The 5-year PAYGO scorecard shows that PAYGO legislation enacted in the first session of the 112th Congress was estimated to have PAYGO budgetary effects that increase the deficit by $1,880 million each year from 2012 through 2016.[3] However, balances carried over from the second session of the 111th Congress result in net savings being shown on the 5-year scorecard for years 2012 through 2015. The 10-year PAYGO scorecard shows that PAYGO legislation for this session of Congress decreased the deficit by $710 million each year from 2012 through 2021. Balances from the prior session further increase the savings in years 2012 through 2020.

In the first session of the 112th Congress, 33 laws were enacted that were determined to constitute PAYGO legislation. Of the 33 enacted PAYGO laws, 6 were estimated to have PAYGO budgetary effects (costs or savings) in excess of $500 million over one or both of the 5-year or 10-year PAYGO windows. These acts were:

  • Comprehensive 1099 Taxpayer Protection and Repayment of Exchange Subsidy Overpayments Act of 2011, Public Law 112-9;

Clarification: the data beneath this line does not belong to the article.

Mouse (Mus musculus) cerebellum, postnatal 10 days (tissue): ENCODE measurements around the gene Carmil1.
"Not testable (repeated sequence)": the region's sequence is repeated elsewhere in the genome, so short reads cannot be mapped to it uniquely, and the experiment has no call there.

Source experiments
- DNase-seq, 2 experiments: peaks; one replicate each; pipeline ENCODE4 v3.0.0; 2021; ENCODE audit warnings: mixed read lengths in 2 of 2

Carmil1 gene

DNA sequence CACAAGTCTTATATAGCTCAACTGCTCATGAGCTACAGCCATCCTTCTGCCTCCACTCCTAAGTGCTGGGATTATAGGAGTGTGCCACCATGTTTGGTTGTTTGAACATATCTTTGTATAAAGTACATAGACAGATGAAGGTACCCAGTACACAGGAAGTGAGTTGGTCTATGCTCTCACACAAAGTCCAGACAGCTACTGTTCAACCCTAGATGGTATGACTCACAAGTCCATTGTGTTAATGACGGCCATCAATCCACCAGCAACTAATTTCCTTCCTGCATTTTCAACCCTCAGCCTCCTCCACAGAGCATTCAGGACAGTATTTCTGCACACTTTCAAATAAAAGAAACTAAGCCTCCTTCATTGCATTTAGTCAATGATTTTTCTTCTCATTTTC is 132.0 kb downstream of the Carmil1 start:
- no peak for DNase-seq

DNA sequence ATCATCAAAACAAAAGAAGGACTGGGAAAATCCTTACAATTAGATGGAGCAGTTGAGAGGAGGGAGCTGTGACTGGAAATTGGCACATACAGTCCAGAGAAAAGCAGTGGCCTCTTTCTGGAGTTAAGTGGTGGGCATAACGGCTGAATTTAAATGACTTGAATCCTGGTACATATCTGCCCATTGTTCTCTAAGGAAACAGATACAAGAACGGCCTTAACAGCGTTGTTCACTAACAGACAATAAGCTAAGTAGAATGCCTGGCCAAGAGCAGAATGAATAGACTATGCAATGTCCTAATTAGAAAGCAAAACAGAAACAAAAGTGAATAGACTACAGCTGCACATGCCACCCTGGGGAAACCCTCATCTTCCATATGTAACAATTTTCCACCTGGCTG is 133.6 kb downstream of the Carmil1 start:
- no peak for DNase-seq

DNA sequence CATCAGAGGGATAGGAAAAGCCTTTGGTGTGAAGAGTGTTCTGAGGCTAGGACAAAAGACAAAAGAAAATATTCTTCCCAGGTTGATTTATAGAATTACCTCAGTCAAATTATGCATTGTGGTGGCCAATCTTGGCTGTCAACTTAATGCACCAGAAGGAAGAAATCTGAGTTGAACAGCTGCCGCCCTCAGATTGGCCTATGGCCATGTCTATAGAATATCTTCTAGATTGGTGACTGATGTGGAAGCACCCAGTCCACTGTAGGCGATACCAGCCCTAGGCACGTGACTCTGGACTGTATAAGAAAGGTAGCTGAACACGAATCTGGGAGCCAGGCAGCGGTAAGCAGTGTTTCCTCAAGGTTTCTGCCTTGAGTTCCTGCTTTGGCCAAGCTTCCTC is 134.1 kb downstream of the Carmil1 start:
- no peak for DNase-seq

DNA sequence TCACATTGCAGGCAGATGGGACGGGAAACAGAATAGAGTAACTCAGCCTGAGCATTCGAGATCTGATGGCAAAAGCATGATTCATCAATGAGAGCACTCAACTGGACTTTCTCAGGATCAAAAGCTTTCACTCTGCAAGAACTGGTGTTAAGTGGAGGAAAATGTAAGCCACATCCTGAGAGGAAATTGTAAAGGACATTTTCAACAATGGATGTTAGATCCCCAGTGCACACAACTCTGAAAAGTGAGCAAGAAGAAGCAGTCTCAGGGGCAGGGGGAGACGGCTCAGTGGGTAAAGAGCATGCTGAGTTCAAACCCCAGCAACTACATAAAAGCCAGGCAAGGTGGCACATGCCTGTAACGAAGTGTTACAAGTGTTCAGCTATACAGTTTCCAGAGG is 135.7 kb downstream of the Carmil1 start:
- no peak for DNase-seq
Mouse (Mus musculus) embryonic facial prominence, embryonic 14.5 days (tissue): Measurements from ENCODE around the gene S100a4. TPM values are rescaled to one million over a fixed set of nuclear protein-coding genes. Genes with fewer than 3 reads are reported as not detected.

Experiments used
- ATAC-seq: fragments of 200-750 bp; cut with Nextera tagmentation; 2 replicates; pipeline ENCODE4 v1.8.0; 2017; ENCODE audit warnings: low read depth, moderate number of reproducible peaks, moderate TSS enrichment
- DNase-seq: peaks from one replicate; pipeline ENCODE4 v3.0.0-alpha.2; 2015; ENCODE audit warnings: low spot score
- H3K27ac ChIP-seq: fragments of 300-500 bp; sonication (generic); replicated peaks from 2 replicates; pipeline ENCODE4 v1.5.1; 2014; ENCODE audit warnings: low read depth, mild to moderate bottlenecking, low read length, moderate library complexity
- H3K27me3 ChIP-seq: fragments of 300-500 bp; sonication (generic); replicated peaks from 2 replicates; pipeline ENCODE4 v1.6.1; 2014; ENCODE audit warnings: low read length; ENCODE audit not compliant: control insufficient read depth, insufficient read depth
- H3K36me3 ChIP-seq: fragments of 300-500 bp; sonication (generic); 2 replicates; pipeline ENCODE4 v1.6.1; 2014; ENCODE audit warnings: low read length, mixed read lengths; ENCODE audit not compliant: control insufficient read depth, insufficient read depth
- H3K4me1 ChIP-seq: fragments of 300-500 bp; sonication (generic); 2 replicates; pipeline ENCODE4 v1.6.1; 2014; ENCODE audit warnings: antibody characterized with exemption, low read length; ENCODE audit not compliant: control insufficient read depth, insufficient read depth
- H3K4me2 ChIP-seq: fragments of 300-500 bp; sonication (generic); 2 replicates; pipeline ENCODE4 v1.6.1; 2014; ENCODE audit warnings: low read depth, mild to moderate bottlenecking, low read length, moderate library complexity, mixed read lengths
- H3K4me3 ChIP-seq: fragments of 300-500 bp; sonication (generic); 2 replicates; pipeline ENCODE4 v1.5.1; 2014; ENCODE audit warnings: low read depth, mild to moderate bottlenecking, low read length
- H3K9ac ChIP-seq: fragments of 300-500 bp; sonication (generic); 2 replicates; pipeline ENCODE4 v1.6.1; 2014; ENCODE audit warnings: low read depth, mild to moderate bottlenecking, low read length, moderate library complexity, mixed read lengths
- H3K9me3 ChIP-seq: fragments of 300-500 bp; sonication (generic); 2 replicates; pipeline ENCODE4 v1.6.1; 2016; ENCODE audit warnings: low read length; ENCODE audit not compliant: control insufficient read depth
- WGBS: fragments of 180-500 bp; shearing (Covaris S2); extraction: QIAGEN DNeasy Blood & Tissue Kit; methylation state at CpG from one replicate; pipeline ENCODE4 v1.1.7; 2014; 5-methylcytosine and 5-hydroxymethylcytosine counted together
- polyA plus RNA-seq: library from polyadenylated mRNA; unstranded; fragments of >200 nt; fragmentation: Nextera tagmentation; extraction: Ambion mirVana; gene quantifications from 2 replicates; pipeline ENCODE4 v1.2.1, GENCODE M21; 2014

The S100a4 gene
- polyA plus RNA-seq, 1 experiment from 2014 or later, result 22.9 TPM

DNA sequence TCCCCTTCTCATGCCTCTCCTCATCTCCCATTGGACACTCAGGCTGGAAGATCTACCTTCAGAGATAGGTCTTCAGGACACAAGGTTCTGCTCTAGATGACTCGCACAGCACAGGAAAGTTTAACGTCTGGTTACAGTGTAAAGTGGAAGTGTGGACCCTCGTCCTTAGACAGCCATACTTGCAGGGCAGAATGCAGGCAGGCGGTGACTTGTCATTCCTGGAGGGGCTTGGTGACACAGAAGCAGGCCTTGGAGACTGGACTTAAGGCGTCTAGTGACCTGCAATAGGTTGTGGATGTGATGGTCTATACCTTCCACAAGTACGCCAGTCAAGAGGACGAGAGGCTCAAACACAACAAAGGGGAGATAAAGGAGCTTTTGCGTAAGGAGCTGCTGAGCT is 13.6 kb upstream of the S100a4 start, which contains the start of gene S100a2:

• Department of Defense and Full-Year Continuing Appropriations Act, 2011, Public Law 112-10;
  • Budget Control Act of 2011, Public Law 112-25;
  • An Act to Extend the Generalized System of Preferences, and for other purposes, Public Law 112-40;
  • An Act to amend the Internal Revenue Code of 1986 to repeal the imposition of 3 percent withholding on certain payments made to vendors by government entities, to modify the calculation of modified adjusted gross income for purposes of determining eligibility for certain healthcare-related programs, and for other purposes, Public Law 112-56; and
  • Consolidated Appropriations Act, 2012, Public Law 112-74.

In addition, 10 laws were enacted that were estimated to have PAYGO budgetary effects (costs or savings) greater than zero but less than $500 million over one or both of the 5-year or 10-year PAYGO windows. These acts were:

Finally, in addition to the laws identified above, 17 laws enacted in the first session were estimated to have negligible budgetary effects. The budgetary effects of these laws were estimated to fall below $500,000 in each year and in the aggregate from 2012 through 2021.

II. Budgetary Effects Excluded From the Scorecard Balances